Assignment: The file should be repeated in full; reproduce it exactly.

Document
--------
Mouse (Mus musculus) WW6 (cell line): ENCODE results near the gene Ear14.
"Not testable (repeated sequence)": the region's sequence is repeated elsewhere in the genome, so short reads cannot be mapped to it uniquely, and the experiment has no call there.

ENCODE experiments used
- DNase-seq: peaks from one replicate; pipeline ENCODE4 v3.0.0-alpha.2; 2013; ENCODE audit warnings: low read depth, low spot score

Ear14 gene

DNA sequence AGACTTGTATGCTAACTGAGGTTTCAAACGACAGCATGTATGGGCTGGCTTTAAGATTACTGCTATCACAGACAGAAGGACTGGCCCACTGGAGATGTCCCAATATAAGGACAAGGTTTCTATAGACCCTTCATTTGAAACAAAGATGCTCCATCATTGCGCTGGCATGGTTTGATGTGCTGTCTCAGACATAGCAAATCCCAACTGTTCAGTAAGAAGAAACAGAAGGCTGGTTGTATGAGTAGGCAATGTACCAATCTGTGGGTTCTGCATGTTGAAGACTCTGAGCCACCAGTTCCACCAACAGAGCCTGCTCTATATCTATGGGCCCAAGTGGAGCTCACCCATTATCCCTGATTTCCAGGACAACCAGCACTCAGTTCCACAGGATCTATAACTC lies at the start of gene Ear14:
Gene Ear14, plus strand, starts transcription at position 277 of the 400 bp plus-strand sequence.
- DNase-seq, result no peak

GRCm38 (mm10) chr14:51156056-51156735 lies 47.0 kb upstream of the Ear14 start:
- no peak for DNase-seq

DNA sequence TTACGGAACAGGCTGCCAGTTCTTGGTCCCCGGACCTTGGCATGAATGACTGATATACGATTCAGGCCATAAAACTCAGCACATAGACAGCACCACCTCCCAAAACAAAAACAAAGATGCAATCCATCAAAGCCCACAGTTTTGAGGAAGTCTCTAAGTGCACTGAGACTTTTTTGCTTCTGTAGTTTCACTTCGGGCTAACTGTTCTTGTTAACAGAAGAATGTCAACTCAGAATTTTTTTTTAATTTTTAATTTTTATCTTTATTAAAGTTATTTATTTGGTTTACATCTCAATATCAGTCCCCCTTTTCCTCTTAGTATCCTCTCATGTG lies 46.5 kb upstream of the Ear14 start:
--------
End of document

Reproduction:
Mouse (Mus musculus) WW6 (cell line): ENCODE results near the gene Ear14.
"Not testable (repeated sequence)": the region's sequence is repeated elsewhere in the genome, so short reads cannot be mapped to it uniquely, and the experiment has no call there.

ENCODE experiments used
- DNase-seq: peaks from one replicate; pipeline ENCODE4 v3.0.0-alpha.2; 2013; ENCODE audit warnings: low read depth, low spot score

Ear14 gene

DNA sequence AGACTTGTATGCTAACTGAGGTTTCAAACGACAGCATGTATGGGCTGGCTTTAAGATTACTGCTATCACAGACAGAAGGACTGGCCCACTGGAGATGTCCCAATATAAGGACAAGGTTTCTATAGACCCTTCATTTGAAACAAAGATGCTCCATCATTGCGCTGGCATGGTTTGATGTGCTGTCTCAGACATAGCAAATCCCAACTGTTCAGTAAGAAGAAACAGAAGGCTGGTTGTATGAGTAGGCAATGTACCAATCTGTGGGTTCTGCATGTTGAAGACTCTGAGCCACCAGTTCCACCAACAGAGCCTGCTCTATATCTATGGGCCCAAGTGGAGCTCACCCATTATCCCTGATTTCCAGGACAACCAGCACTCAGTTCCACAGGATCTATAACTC lies at the start of gene Ear14:
Gene Ear14, plus strand, starts transcription at position 277 of the 400 bp plus-strand sequence.
- DNase-seq, result no peak

GRCm38 (mm10) chr14:51156056-51156735 lies 47.0 kb upstream of the Ear14 start:
- no peak for DNase-seq

DNA sequence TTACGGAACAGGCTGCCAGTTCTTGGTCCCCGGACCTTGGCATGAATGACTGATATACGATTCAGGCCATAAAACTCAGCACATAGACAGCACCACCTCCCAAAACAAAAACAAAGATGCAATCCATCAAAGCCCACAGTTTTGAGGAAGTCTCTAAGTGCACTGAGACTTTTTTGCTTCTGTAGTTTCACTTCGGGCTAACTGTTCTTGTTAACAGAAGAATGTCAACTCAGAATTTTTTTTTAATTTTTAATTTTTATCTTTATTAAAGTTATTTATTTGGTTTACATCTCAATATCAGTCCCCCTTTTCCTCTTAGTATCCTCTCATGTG lies 46.5 kb upstream of the Ear14 start: